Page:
Addressing the Costs of Fragmentation in the Behavioral Healthcare

Document Sample
Addressing the Costs of Fragmentation in the Behavioral Healthcare Powered By Docstoc
					Addressing the Costs of Fragmentation
 in the Behavioral Healthcare System:
         Pediatric Perspectives



                    John V. Campo, M.D.
  The Ohio State University and Nationwide Children’s Hospital
The Public Health Challenge*
Mental Disorders Across the Lifespan
• Highly prevalent
• Begin early in life
  – ~50% with onset by age 14 years
  – ~75% with onset by age 24 years
  – Early onset predicts delayed diagnosis
• Low rates of recognition/treatment
  – 60% receive no treatment

           *Kessler et al., National Comorbidity Study
 The Good News...
• A few treatments for common pediatric
  mental disorders actually seem to work...
  – “A range of efficacious psychosocial and
    pharmacologic treatments exists for many mental
    disorders in children…”
                      U.S. Surgeon General, 1999
• Effects often as robust as in adult studies
The Bad News...
• Most affected youth receive no
  services or get inadequate services
 – “State of the art treatments for
   pediatric mental disorders are not being
   adequately translated or disseminated
   into practice…”
                U.S. Surgeon General, 1999
Plato said it…
• “The greatest mistake in the treatment
  of diseases is that there are physicians
  for the body and physicians for the soul,
  although the two cannot be separated.”
  –   Quoted by David Satcher, U.S. Surgeon General (2004)
More Bad News…
•       MH service delivery often lacks a public health focus
    –     Bias toward office based specialty practice
         •   Specialist convenience trumps public health needs
    –     Poor resource allocation to selected groups and settings
         •   Low income, minority, rural, physically ill youth at special risk
    –     Service fragmentation across the health care system
         •   Separate systems of care/reimbursement/regulation for mental disorders
         •   Collaborative, team based, and multidisciplinary care the exception

•       Shortage of highly qualified MH specialists
    –     Shortage of child and adolescent psychiatrists (CAP)*
    –     Shortage will ↑ at current training/support levels

                                   * Thomas and Holzer, JAACAP 2006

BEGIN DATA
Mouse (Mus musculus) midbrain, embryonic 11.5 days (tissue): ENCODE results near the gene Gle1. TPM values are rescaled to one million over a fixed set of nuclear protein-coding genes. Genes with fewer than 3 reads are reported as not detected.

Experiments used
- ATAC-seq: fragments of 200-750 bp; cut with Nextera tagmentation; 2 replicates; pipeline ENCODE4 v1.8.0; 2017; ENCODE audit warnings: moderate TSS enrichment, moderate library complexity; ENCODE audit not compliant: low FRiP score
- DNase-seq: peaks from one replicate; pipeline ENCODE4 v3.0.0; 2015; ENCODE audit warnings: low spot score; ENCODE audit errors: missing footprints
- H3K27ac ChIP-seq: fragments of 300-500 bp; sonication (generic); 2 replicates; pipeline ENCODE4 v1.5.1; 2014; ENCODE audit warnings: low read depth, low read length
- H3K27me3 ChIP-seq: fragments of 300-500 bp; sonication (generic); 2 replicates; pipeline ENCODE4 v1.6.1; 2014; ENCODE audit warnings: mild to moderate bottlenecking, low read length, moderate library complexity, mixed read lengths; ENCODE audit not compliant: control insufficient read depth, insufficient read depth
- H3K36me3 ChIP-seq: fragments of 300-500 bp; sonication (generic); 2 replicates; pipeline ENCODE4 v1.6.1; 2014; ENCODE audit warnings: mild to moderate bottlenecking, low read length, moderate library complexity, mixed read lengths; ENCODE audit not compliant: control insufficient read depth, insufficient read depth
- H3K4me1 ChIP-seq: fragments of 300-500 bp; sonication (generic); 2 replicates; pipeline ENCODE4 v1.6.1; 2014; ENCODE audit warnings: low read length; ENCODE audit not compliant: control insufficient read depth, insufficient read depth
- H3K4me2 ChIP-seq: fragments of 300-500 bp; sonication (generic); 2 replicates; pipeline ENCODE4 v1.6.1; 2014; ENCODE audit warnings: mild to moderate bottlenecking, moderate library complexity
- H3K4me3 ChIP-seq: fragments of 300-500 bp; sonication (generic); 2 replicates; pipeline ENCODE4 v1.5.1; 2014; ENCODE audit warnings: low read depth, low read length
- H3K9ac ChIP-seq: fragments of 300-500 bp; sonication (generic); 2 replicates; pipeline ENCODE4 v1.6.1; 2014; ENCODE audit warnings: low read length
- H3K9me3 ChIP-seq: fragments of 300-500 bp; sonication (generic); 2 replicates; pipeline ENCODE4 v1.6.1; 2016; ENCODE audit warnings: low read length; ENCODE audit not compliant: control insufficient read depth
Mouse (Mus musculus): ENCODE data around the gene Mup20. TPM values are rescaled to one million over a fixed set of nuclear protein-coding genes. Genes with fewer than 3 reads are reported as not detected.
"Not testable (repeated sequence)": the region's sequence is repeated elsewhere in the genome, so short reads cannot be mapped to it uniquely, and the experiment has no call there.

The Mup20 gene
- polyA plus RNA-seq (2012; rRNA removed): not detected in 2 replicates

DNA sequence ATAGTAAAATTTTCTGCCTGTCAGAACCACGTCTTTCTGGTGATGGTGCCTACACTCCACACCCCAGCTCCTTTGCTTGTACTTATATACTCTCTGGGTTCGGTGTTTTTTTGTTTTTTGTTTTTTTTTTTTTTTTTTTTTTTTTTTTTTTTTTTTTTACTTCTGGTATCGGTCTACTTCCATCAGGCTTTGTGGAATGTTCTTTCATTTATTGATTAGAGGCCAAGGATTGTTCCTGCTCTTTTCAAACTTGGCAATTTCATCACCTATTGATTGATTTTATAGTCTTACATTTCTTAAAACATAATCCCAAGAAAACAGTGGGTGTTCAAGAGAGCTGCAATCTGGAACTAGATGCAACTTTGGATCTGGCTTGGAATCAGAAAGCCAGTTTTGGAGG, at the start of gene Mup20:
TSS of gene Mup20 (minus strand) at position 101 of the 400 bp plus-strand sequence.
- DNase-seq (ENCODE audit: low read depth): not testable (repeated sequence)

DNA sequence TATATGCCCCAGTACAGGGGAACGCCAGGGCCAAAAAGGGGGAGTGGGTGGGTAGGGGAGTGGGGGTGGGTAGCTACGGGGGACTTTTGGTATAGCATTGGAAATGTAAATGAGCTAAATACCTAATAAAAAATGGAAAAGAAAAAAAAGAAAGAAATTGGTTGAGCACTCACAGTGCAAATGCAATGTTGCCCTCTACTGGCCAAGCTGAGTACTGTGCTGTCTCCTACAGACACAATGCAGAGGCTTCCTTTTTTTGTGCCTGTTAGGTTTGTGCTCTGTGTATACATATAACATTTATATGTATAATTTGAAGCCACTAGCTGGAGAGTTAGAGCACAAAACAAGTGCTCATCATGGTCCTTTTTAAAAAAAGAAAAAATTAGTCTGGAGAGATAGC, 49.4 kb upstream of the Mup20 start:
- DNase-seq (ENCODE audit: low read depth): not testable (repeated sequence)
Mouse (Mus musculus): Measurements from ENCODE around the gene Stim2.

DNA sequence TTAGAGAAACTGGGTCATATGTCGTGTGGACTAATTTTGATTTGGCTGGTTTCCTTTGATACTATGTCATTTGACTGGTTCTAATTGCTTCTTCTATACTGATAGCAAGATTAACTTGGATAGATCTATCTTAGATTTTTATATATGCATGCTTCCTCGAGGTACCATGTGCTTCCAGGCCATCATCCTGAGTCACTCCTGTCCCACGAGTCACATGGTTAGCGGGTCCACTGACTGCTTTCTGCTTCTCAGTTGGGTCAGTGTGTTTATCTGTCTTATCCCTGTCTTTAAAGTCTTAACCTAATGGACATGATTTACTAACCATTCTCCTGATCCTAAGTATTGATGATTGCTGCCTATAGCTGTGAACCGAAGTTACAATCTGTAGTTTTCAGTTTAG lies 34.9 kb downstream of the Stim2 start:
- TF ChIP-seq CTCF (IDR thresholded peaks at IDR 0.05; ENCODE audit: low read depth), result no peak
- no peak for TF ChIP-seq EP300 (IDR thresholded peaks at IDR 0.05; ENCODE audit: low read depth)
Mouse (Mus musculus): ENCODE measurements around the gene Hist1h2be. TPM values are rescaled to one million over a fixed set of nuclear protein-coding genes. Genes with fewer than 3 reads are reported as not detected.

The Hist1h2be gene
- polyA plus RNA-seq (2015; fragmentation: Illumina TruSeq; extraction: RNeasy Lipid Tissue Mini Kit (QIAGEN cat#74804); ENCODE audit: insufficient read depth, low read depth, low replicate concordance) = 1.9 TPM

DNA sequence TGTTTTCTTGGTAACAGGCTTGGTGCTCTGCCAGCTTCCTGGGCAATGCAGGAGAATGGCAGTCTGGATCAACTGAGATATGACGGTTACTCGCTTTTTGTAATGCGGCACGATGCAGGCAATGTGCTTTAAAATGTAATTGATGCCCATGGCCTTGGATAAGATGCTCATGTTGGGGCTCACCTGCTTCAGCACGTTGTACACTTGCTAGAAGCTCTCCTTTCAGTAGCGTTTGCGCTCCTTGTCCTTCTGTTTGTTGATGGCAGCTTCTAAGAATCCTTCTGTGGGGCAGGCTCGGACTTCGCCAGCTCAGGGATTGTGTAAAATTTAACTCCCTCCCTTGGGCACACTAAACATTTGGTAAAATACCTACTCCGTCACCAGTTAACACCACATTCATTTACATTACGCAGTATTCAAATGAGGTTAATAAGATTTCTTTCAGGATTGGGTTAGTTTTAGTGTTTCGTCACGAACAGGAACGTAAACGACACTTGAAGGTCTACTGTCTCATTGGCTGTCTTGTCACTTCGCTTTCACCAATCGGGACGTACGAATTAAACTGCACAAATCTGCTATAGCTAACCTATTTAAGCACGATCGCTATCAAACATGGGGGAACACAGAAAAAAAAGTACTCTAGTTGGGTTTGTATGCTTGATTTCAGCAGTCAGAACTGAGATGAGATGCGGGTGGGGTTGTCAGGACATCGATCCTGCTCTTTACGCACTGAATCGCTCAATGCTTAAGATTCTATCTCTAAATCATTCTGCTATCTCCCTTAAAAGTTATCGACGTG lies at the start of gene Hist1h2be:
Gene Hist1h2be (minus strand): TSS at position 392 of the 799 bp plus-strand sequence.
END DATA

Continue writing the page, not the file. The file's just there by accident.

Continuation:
Pediatric Behavioral Health
“Silos” of Self-Interest
• Guild trumps mission
• Control trumps product
• Convenience trumps quality
• “Parallel play” vs.
  multidisciplinary care
• Lack of standardized:
    –   Professional roles
    –   Assessment guidelines
    –   Treatment guidelines
    –   Quality guidelines
Qualitative Solutions
A Roadmap for Success?
• ↑ Impact of specialty MH services
  – Multidisciplinary role definition and clarity
  – Interdisciplinary rapprochement and respect
  – Use of novel technologies
• Integration within general medical sector
  – Bridging specialty and primary care
  – Stepped collaborative care models
  – Integrate MH services within primary care
Why Focus on Primary Care?
Rationale
 • Resource management and cost control
    – Leverages infrastructure of general medical sector
    – Potential to increase the impact of specialty providers
 • Trust
    – Parents view primary care physicians (PCPs) as resources
 • Practicality
    – Most youth make > one yearly visit to PCP
    – Familiarity and convenience
 • Primary care the de facto MH system
    – Most MH problems seen by PCPs
    – Most MH drugs prescribed by PCPs
Why Focus on Primary Care?
Its Where the Kids Are…



   PRIMARY CARE

          SPECIALTY MH CARE
Why Focus on Primary Care?
Specialty Referral Overrated
• Low MH specialty referral rate by PCPs
  – Only one in four identified cases referred
• Limited access to specialty MH care
  – Shortage of specialty providers
  – Administrative/fiscal/geographic barriers
• Poor patient adherence with MH referral
  – Only ~ 1/3 ever see a MH specialist
Why Focus on Primary Care?
Changing Attitudes and Practices
• Health is a unitary construct
• MH in primary care challenges
  –   Stigma for patients, families, and non-specialists
  –   Separate care systems for “physical” and “mental” d/o
  –   Reimbursement “carve-outs”
  –   Provider unease and avoidance
• Physical and mental health overlap
  – Comorbid physical disease
  – Functional somatic symptoms
Qualitative Solutions
A Public Health Oriented Approach
• Bridge existing systems of care
  –   General medical care
  –   Specialty MH care
• ↑ Impact of specialty MH services across systems
  –   Implementation of collaborative care models
  –   MH specialists as educators, consultants, and clinicians
  –   Use of novel technologies
  –   Use of stepped care models
Stepped collaborative care models
Different levels of care depending on illness severity,
complexity, persistence, and response to intervention

                                              MHS in
                                             Specialty
                         MHS in               Settings
                      Primary Care
                        Settings
          PCP
          PCP


       Simple            Complex              Severe
                 MH Problem/Disorder
    Suggested Reading
•   Campo JV, Shafer S, Lucas A, Strohm J, Gelacek C,
    Shaeffer D, Altman H. Managing pediatric mental
    disorders in primary care: A stepped collaborative
    care model. Journal of the American Psychiatric
    Nurses Association 2005; 11:1-7.
•   Kelleher KJ, Campo JV, Gardner W. Management of
    pediatric mental disorders in primary care: where
    are we now and where are we going? Current
    Opinion in Pediatrics 2006;18(6):649-53.